An intoxicating and transcendent debut novel that follows a critic, an artist, and their shared muse as they find their way - and ultimately collide - amid the ever-evolving New York City art scene of the 1980s.
Welcome to SoHo at the onset of the '80s: a gritty, quickly gentrifying playground for artists and writers looking to make it in the big city. Among them: James Bennett, a synesthetic art critic for The New York Times whose unlikely condition enables him to describe art in profound, magical ways; and Raul Engales, an exiled Argentinian painter running from his past and the Dirty War that has enveloped his country. As the two men ascend in the downtown arts scene, dual tragedies strike, and each is faced with a loss that acutely affects his relationship to life and to art.
It is not until they are inadvertently brought together by Lucy Olliason - a small-town beauty and Raul's muse - and a young orphan boy sent mysteriously from Buenos Aires that James and Raul are able to rediscover some semblance of what they've lost.
As inventive as Jennifer Egan's A Visit from the Goon Squad and as sweeping as Meg Wolitzer's The Interestings, Tuesday Nights in 1980boldly renders a complex moment when the meaning and nature of art is being all but upended, and New York City as a whole is reinventing itself. In risk-taking prose that is as powerful as it is playful, Molly Prentiss deftly explores the need for beauty, community, creation, and love in an ever-changing urban landscape.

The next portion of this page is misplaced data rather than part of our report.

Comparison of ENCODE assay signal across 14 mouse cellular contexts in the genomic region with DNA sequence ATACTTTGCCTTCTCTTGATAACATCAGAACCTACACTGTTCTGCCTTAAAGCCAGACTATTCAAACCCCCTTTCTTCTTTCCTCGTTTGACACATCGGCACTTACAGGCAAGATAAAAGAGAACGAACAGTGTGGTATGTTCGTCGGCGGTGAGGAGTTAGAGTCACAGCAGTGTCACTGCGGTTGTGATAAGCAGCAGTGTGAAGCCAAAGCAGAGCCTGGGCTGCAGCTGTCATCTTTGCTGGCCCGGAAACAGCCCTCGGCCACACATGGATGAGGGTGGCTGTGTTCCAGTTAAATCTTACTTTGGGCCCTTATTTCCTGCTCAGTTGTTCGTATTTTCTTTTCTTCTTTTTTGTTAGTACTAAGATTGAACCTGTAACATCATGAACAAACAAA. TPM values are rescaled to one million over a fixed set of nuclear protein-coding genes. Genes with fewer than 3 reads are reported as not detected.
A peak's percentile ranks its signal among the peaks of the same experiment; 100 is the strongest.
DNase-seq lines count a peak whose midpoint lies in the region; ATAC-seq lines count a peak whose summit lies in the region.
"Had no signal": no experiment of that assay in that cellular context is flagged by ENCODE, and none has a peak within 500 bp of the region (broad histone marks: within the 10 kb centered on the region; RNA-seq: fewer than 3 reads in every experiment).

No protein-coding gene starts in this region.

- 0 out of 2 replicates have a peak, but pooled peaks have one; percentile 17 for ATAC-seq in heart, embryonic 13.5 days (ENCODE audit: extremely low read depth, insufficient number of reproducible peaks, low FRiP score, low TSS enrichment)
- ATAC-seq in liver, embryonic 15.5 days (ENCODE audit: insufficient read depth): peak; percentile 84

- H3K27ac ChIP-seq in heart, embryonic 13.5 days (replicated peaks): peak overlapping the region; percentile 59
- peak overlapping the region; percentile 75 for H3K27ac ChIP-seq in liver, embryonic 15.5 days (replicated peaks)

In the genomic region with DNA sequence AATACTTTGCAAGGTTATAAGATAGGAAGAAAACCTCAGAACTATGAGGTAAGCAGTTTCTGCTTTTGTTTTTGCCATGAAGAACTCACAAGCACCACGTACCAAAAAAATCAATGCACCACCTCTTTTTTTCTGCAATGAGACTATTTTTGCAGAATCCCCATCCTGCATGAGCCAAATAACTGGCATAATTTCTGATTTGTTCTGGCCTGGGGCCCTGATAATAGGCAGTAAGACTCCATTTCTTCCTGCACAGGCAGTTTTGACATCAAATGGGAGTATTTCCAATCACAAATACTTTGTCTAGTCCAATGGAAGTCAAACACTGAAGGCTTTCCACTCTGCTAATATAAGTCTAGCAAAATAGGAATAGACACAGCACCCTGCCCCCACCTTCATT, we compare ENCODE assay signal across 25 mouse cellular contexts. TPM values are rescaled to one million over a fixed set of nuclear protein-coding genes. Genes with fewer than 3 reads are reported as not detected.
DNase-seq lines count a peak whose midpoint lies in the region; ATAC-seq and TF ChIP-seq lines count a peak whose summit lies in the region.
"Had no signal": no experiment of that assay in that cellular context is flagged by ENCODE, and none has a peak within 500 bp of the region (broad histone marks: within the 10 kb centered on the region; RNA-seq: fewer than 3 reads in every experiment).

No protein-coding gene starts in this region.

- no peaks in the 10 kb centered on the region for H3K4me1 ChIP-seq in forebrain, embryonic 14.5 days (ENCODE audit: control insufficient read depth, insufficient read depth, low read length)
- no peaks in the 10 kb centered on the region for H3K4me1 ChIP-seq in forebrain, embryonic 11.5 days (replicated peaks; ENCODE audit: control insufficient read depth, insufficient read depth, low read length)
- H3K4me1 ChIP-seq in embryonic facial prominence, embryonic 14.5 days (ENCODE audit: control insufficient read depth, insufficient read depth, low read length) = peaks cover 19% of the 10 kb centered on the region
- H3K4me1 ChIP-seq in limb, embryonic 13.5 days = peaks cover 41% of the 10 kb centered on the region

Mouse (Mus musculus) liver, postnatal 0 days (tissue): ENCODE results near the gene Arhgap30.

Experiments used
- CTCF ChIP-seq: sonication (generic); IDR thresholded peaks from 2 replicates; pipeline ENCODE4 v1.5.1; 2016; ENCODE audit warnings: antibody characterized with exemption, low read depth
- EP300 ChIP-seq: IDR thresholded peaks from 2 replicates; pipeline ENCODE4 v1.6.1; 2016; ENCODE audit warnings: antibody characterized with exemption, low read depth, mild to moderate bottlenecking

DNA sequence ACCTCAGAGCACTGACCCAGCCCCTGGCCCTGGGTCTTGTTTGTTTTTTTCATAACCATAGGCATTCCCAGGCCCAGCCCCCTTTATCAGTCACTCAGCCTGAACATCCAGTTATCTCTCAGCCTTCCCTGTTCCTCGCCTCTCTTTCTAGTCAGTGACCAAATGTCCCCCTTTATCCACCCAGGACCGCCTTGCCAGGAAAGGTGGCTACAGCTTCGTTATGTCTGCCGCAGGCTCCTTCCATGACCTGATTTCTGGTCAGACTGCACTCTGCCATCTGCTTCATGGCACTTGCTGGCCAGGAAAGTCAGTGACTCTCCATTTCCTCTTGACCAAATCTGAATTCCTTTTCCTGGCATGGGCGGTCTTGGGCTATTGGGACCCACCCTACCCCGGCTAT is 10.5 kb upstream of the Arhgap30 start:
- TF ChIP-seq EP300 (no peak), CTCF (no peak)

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Quirky charming funny & ultimately beautiful
- Roscoepound the Hound
Full of stuff I wanted to know
First of all, kudos to Molly Prentiss for putting together an enormously interesting book. However, in some cases it was so overwrought, it seemed like a soap opera that tries to make the slightest bit of drama and one well written line last for 30 minutes. Too much of that. Still, the story was engaging and I learned a little about a fascinating art world.
My favorite character was the art world. As I said, some of the relationship stuff dragged on way, way, way too long because the particpants were reduced to excessively self-absorbed idiots who couldn't put a sentence together. Maybe Prentiss intended to reveal their overwhelming narcissistic fantasies but listening forever to someone's immature interiority is hard work for the reader/listener.
He was a great narrator. I didn't read the book so I don't know if he added nuance I might have otherwise missed.
Did you already ask me that?
I really recommend this book.